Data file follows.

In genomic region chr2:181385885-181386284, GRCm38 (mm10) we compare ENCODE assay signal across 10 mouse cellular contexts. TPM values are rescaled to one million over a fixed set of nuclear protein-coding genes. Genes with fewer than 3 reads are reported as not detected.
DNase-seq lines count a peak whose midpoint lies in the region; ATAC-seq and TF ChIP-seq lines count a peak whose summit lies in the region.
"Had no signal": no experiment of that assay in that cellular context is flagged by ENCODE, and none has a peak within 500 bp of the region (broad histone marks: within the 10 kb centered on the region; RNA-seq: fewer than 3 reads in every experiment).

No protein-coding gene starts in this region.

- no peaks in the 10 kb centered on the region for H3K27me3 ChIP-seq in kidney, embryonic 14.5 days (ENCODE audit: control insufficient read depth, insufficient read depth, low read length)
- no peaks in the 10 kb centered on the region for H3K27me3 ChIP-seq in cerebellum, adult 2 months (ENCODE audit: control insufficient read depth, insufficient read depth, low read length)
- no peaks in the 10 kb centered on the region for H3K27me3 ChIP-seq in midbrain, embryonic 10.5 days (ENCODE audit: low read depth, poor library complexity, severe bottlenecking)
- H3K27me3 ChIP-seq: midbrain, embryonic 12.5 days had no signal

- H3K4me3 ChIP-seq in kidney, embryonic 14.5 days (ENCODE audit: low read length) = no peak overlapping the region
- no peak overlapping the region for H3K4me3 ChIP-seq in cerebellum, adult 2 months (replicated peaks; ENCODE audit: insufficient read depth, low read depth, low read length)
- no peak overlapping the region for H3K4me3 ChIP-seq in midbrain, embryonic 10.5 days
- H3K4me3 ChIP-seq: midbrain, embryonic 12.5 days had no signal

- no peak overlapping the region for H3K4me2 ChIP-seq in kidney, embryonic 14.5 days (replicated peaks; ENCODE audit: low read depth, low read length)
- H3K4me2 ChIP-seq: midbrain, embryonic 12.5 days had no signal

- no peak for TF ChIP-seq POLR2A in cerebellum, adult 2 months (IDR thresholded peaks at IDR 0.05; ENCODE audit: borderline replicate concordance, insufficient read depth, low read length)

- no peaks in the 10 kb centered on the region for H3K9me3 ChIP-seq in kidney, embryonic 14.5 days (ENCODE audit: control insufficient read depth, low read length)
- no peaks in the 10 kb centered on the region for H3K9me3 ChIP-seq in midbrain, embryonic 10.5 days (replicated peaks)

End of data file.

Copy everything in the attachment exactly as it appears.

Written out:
In genomic region chr2:181385885-181386284, GRCm38 (mm10) we compare ENCODE assay signal across 10 mouse cellular contexts. TPM values are rescaled to one million over a fixed set of nuclear protein-coding genes. Genes with fewer than 3 reads are reported as not detected.
DNase-seq lines count a peak whose midpoint lies in the region; ATAC-seq and TF ChIP-seq lines count a peak whose summit lies in the region.
"Had no signal": no experiment of that assay in that cellular context is flagged by ENCODE, and none has a peak within 500 bp of the region (broad histone marks: within the 10 kb centered on the region; RNA-seq: fewer than 3 reads in every experiment).

No protein-coding gene starts in this region.

- no peaks in the 10 kb centered on the region for H3K27me3 ChIP-seq in kidney, embryonic 14.5 days (ENCODE audit: control insufficient read depth, insufficient read depth, low read length)
- no peaks in the 10 kb centered on the region for H3K27me3 ChIP-seq in cerebellum, adult 2 months (ENCODE audit: control insufficient read depth, insufficient read depth, low read length)
- no peaks in the 10 kb centered on the region for H3K27me3 ChIP-seq in midbrain, embryonic 10.5 days (ENCODE audit: low read depth, poor library complexity, severe bottlenecking)
- H3K27me3 ChIP-seq: midbrain, embryonic 12.5 days had no signal

- H3K4me3 ChIP-seq in kidney, embryonic 14.5 days (ENCODE audit: low read length) = no peak overlapping the region
- no peak overlapping the region for H3K4me3 ChIP-seq in cerebellum, adult 2 months (replicated peaks; ENCODE audit: insufficient read depth, low read depth, low read length)
- no peak overlapping the region for H3K4me3 ChIP-seq in midbrain, embryonic 10.5 days
- H3K4me3 ChIP-seq: midbrain, embryonic 12.5 days had no signal

- no peak overlapping the region for H3K4me2 ChIP-seq in kidney, embryonic 14.5 days (replicated peaks; ENCODE audit: low read depth, low read length)
- H3K4me2 ChIP-seq: midbrain, embryonic 12.5 days had no signal

- no peak for TF ChIP-seq POLR2A in cerebellum, adult 2 months (IDR thresholded peaks at IDR 0.05; ENCODE audit: borderline replicate concordance, insufficient read depth, low read length)

- no peaks in the 10 kb centered on the region for H3K9me3 ChIP-seq in kidney, embryonic 14.5 days (ENCODE audit: control insufficient read depth, low read length)
- no peaks in the 10 kb centered on the region for H3K9me3 ChIP-seq in midbrain, embryonic 10.5 days (replicated peaks)